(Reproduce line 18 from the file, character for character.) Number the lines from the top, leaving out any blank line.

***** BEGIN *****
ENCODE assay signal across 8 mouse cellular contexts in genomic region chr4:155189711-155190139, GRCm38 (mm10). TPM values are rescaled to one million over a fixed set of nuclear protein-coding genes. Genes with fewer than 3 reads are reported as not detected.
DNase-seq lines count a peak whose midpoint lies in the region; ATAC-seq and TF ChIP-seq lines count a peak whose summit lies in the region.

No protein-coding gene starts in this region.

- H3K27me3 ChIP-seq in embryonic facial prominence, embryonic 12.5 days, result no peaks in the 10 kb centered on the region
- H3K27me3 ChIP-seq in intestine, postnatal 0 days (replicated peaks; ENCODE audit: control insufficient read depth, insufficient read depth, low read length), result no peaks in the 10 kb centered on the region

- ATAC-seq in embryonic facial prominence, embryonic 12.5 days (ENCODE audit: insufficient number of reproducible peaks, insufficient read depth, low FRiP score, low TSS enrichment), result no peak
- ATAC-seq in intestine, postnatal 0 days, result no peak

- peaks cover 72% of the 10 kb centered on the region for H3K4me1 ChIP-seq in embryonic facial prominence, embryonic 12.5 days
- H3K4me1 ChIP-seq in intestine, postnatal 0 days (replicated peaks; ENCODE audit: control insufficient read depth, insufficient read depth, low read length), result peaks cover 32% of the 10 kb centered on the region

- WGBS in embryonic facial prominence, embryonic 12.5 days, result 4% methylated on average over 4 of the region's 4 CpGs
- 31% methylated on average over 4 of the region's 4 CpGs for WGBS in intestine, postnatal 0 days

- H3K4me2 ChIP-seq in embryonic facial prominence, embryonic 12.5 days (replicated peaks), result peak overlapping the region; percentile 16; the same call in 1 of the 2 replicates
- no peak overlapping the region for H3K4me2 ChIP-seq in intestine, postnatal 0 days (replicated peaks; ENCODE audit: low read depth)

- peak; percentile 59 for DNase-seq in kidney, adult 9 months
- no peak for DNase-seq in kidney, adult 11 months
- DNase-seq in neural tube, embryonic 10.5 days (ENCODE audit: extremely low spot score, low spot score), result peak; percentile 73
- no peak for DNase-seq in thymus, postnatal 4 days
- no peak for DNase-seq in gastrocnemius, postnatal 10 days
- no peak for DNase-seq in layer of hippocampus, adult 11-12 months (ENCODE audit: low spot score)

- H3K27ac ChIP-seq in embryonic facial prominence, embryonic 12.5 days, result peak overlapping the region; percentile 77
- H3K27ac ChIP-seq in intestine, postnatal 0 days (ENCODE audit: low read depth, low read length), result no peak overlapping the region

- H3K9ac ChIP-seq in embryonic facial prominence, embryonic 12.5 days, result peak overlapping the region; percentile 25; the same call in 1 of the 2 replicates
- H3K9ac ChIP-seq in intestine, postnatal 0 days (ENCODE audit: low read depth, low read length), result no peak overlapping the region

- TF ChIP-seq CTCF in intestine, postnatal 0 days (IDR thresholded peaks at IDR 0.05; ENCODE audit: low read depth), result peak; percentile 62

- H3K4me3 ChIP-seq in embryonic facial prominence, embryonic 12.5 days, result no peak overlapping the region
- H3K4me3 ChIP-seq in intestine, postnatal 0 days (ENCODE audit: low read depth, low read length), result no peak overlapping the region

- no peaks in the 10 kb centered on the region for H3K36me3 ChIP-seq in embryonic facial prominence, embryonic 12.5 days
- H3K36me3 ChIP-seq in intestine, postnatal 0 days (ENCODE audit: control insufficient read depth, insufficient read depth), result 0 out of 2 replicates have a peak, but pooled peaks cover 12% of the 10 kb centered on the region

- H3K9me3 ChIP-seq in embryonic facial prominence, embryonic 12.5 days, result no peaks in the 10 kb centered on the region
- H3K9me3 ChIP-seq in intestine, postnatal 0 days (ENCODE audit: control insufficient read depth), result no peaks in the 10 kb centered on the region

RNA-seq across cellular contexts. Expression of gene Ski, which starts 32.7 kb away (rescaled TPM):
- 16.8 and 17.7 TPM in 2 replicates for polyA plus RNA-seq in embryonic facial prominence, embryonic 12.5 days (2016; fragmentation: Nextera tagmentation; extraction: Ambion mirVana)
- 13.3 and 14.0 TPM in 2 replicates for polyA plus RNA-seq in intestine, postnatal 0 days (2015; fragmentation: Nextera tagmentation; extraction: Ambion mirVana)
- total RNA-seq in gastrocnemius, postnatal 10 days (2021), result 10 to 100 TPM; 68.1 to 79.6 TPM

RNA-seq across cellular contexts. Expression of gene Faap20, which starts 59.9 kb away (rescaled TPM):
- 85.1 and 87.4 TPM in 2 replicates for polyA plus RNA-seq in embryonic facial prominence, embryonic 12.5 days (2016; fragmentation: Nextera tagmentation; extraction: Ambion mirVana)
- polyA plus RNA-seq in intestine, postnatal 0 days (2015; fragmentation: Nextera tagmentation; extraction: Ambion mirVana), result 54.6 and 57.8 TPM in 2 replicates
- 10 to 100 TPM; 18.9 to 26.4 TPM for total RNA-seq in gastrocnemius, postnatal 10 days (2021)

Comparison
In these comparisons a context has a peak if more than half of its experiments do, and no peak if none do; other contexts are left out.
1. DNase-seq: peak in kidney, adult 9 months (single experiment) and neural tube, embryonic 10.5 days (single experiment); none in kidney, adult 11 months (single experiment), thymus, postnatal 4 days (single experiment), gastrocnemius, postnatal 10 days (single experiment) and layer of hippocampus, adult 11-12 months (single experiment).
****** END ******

- no peak for DNase-seq in gastrocnemius, postnatal 10 days